The Indian Territory in the Civil War Message Board

Poteau River Beale Iron Bridge Location
In Response To: Poteau River ()

So where was the Beale Wagon Road’s Poteau River Bridge located?

The Beale Wagon Road (also known as the Butterfield Trail from 1858-1861, and sometimes simply known as the Old Military Road) ran on a west-by-southwest course about 15 miles from Fort Smith to Skullyville, Indian Territory. See details from E. F. Beale’s Oct. 28, 1858 survey log from Chronicles of Oklahoma Vol. 12, No. 1, page 76, at

W.L. Ormsby, the first stage passenger on the western ride of the Butterfield Overland Stage to California, wrote on Sept. 16, 1858: “we forded the Poteau at Ft. Smith… then went about 16 miles from the river to our first stop at Skullyvile (17 miles from Ft. Smith), the home of Gov. Tandy Walker. {Chronicles of Oklahoma, Vol. 9, No. 3, pgs 305-306}. At the start of the Civil War as Lt. Averrill rode west out of Fort Smith on April 27, 1861 looking for Col. Emory (noted in a prior post), the first thing he reports after leaving Fort Smith was: ”The Poteau River was 100 yards wide, was bank full, and the bridge destroyed” as if the bridge were located just out of town.

A summary of these findings:
1. There was no bridge across the Poteau River on the Butterfield Trail road from Fort Smith to Skullyville in 1858.
2. The distance from Fort Smith (and the nearby Poteau river crossing) to Skullyville along the Butterfield Trail was about 15-17 miles.
3. The Poteau River crossing was located very close to (Ormsby wrote “at”) Fort Smith of 1858, probably not more than a mile from downtown Fort Smith.

A survey of all Oklahoma Highway maps back to 1907 was conducted. The 1916 Oklahoma highway map showed a main road from Braden going northeast toward Fort Smith then turning sharply east on a section line into Arkoma. This route is where the OK 9A new/old highway bridges across Poteau River are/were now located (see Gene McCluney, Bridgehunters, as posted). The old ODOT maps suggest that a direct connection from central LeFlore County, Oklahoma into Fort Smith had existed previously, as if following the “desire lines” of an older (important) wagon road. The later mapping of OK 9 from Arkoma west along the Beale Wagon Road to Central Oklahoma implies that ODOT historians knew they following the Old Military Road thru Stigler and on west to Eufaula.

Gene McCluney provides a map of E. F. Beale’s route and campsites in Choctaw Nation during late October, 1858. His map shows the survey road coming almost directly out of Fort Smith. Beale’s first campsite was 10 miles out from Fort Smith, about where OK 9A joins OK 9 / US 271. See the map at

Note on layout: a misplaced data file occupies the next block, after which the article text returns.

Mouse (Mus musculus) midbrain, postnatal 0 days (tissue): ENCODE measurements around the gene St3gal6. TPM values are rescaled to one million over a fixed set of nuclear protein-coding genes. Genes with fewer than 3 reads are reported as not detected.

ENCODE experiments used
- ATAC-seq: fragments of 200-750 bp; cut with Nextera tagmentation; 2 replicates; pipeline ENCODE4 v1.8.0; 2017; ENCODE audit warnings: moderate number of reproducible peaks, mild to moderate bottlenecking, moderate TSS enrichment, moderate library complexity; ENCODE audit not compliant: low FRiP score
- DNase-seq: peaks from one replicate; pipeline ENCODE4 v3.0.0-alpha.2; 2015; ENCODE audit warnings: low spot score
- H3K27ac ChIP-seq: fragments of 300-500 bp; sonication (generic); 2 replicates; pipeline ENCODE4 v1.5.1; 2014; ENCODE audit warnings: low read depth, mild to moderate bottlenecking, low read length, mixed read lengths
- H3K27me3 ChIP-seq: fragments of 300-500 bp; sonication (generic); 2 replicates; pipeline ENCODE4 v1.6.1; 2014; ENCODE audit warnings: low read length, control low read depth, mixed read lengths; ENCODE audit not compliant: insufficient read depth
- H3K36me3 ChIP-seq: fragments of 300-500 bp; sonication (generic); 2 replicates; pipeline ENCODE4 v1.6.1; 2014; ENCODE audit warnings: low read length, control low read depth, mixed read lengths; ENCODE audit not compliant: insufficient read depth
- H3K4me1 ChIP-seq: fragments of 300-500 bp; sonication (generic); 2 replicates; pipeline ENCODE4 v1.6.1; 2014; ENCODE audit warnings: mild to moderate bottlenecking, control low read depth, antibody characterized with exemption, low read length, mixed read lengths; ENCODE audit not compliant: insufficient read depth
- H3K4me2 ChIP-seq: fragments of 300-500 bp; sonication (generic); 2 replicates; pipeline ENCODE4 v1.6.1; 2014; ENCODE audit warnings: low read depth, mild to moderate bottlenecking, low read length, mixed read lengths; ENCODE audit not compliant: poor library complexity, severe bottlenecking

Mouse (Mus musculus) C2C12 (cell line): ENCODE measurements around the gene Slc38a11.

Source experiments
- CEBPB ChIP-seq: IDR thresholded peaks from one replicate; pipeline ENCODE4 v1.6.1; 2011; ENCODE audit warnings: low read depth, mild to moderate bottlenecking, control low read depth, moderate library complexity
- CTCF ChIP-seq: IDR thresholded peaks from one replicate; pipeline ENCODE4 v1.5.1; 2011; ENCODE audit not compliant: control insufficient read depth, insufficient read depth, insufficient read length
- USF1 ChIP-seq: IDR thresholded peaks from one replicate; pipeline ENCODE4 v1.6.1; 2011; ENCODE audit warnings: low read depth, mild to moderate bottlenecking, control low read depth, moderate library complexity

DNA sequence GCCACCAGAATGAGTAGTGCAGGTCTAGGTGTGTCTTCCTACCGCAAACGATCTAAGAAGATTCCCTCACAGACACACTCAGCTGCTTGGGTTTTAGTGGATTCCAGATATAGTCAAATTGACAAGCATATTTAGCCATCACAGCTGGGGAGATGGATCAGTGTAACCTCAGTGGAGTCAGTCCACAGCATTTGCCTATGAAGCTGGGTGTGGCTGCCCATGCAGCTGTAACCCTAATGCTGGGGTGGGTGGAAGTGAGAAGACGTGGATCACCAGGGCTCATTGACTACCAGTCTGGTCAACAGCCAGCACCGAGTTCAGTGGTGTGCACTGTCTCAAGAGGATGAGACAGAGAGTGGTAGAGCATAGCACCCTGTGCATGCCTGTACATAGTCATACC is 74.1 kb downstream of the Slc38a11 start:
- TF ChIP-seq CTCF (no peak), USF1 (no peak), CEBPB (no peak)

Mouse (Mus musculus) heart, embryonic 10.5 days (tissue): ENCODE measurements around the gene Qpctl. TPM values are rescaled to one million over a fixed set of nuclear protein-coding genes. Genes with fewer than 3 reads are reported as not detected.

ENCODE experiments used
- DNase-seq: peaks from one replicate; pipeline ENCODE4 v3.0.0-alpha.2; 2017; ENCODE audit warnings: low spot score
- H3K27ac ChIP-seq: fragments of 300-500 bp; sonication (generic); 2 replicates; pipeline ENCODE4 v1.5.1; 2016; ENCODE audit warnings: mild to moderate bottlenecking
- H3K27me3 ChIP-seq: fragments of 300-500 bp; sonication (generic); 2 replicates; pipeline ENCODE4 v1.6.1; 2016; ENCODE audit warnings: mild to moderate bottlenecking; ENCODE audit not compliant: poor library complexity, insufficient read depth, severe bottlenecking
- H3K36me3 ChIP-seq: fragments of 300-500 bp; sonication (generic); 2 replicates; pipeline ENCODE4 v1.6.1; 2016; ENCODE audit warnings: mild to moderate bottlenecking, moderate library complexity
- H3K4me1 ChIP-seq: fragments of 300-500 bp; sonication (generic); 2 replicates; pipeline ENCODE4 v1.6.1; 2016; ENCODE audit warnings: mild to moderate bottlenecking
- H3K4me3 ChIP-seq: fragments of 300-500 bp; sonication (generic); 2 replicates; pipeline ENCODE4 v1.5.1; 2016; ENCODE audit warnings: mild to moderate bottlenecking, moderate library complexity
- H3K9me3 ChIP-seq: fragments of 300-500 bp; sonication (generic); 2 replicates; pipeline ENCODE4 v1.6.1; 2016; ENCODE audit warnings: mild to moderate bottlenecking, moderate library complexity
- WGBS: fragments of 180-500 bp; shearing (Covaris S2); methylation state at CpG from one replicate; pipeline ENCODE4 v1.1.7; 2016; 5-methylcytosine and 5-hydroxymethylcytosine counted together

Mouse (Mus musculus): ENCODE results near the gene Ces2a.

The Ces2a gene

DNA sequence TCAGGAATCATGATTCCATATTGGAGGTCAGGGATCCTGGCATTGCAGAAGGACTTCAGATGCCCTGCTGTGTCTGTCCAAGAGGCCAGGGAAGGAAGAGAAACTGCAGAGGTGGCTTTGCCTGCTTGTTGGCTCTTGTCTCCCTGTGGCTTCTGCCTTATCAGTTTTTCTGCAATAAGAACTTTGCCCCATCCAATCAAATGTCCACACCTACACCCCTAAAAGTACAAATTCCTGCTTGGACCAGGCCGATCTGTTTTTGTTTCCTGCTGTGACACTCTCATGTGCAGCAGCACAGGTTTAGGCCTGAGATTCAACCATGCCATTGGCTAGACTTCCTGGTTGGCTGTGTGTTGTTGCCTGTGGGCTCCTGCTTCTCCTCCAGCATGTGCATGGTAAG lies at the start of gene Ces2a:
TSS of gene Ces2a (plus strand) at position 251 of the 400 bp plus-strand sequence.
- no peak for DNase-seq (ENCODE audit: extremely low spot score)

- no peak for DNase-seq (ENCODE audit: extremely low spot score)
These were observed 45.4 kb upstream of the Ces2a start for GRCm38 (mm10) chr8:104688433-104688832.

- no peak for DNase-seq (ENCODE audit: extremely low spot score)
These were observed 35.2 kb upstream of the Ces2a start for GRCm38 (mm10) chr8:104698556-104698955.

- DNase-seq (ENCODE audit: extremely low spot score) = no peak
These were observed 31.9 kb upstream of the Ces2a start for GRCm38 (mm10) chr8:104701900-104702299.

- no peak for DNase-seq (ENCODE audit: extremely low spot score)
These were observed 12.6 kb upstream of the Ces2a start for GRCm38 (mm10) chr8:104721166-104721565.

An analysis of three known Oklahoma bridge crossing sites of Poteau River since 1898 was conducted using Google Earth. Airline distances and bearing from Skullyville (Walker’s Station) to these three bridge sites were noted and compared to the nominal Butterfield Trail distance of about 16 miles, which was expected to be longer than any direct airline distance, due going around local topography and rich Choctaw bottom land farms. The results of the Google Earth measurements are:

South to North / Bridge Site / Airline Distance (miles) / Bearing (degrees, NE from Skullyville)
1 / US 271 + OK 9 / 5.48 / 73. 47
2 / Zero Street, F.S. / 9.37 / 58.21
3 / OK 9A - Arkoma / 10.17 / 49.80
P / Carnall Ave. F.S. / 12.66 / 44.65

The results from the first three (1,2,3) potential 1860 Poteau iron bridge sites were all judged unlikely, but becoming more likely as the prospective bridge site moved northward toward Fort Smith. Thus, a fourth more attractive bridge site further north than Arkoma and closer to old Fort Smith was sought. Gene McCluney had noted that some oldtimers thought the Beale Bridge had been located near the last navigable point up the Poteau, suggesting a site near Navy Road and an 1900’s abandoned railroad crossing, just downstream of (north of) Mill Creek, about 1.5 miles south from downtown Fort Smith. My initial guess was a bridge crossing connecting to I Street, a little closer to Fort Smith. Airline distances from Skullyville to the latter prospective bridge sites were now in the range of 12 miles, being much closer to the reported wagon road distance of 15-16 miles.

Still feeling a bit of concern, but certain that the Beale Wagon Road iron bridge of 1860 was close at hand, one more attempt was made… search Google for “Old Fort Smith Maps.” Finding some, I enlarged the following 1880 map (land survey conducted in 1878) of Fort Smith and immediately saw “The Beale Wagon Road crossing the Poteau” and entering almost downtown Fort Smith at Carnall Avenue!!! Just where it should have been to fully satisfy Ormsby, Beale, Averell, and my calculations! Note that neither of the two middle bridges crossing the Poteau after 1895 is shown., eliminating two of the previous contenders. The US 271 site was not a feasible solution because the bridge crossing was too close to Skullyville for it to have been on the Beale Wagon Road in 1858. The northern two newer bridges (#2 & #3) undoubtedly came after Arkansas River floods finally cut off the northern part of the Old Military Road near Fort Smith. See the Carnall Avenue site at:

Blocked by subsequent expansions of the Fort Smith National Cemetery, the coming of several railroads along the eastern bank of the Poteau and significant industrial development all along its eastern side together with flooding of its western floodplain by the nearby often raging Arkansas River and more recent US COE’s navigation development, the Carnall Avenue’s Beale Bridge site has remained hidden for over 100 years from the eyes of those who would understand what the 1880 USGS map shows!

Read about John Carnall at to see perhaps why Carnall Avenue connected the Beale Wagon Road around the National Cemetery and into downtown Fort Smith.

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